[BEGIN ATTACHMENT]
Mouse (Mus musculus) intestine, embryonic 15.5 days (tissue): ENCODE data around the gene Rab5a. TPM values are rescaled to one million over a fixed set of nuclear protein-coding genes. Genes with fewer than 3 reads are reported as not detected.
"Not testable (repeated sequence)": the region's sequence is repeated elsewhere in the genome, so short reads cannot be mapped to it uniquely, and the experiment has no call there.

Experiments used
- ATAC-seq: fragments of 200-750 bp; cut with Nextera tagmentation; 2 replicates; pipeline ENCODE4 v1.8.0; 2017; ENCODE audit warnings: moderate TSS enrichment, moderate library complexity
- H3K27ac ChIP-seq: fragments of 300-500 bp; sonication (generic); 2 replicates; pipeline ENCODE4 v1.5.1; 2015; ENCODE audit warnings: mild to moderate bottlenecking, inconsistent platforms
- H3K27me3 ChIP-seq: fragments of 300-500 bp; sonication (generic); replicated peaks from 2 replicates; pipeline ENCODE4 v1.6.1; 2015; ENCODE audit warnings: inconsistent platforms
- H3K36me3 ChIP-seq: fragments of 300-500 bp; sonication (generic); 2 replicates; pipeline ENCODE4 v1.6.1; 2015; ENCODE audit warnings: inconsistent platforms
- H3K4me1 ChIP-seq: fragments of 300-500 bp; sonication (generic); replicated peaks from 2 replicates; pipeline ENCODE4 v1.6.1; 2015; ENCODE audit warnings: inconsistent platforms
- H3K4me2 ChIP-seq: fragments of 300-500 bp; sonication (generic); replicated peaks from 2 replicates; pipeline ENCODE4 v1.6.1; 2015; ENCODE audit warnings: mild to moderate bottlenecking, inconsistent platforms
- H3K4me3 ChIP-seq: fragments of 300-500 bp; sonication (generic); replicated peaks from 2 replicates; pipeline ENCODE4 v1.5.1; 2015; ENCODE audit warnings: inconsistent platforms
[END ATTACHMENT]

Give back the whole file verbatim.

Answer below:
Mouse (Mus musculus) intestine, embryonic 15.5 days (tissue): ENCODE data around the gene Rab5a. TPM values are rescaled to one million over a fixed set of nuclear protein-coding genes. Genes with fewer than 3 reads are reported as not detected.
"Not testable (repeated sequence)": the region's sequence is repeated elsewhere in the genome, so short reads cannot be mapped to it uniquely, and the experiment has no call there.

Experiments used
- ATAC-seq: fragments of 200-750 bp; cut with Nextera tagmentation; 2 replicates; pipeline ENCODE4 v1.8.0; 2017; ENCODE audit warnings: moderate TSS enrichment, moderate library complexity
- H3K27ac ChIP-seq: fragments of 300-500 bp; sonication (generic); 2 replicates; pipeline ENCODE4 v1.5.1; 2015; ENCODE audit warnings: mild to moderate bottlenecking, inconsistent platforms
- H3K27me3 ChIP-seq: fragments of 300-500 bp; sonication (generic); replicated peaks from 2 replicates; pipeline ENCODE4 v1.6.1; 2015; ENCODE audit warnings: inconsistent platforms
- H3K36me3 ChIP-seq: fragments of 300-500 bp; sonication (generic); 2 replicates; pipeline ENCODE4 v1.6.1; 2015; ENCODE audit warnings: inconsistent platforms
- H3K4me1 ChIP-seq: fragments of 300-500 bp; sonication (generic); replicated peaks from 2 replicates; pipeline ENCODE4 v1.6.1; 2015; ENCODE audit warnings: inconsistent platforms
- H3K4me2 ChIP-seq: fragments of 300-500 bp; sonication (generic); replicated peaks from 2 replicates; pipeline ENCODE4 v1.6.1; 2015; ENCODE audit warnings: mild to moderate bottlenecking, inconsistent platforms
- H3K4me3 ChIP-seq: fragments of 300-500 bp; sonication (generic); replicated peaks from 2 replicates; pipeline ENCODE4 v1.5.1; 2015; ENCODE audit warnings: inconsistent platforms